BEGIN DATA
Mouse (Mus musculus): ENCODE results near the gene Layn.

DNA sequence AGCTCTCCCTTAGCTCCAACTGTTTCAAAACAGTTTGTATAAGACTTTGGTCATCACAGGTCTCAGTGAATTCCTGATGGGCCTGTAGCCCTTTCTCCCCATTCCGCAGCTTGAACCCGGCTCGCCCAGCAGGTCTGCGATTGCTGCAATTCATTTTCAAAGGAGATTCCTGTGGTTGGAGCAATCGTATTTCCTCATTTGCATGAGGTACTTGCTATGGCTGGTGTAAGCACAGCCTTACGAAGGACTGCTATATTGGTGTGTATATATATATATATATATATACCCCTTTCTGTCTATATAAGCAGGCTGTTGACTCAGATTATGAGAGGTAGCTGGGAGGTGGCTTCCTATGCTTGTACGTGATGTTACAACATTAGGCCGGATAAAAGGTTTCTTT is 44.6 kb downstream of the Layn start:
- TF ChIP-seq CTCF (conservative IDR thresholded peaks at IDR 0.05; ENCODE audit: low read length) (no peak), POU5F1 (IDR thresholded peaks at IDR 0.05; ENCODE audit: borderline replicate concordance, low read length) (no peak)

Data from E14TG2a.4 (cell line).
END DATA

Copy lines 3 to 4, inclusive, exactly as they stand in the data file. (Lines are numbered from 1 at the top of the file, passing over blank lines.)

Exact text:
- TF ChIP-seq CTCF (conservative IDR thresholded peaks at IDR 0.05; ENCODE audit: low read length) (no peak), POU5F1 (IDR thresholded peaks at IDR 0.05; ENCODE audit: borderline replicate concordance, low read length) (no peak)

Data from E14TG2a.4 (cell line).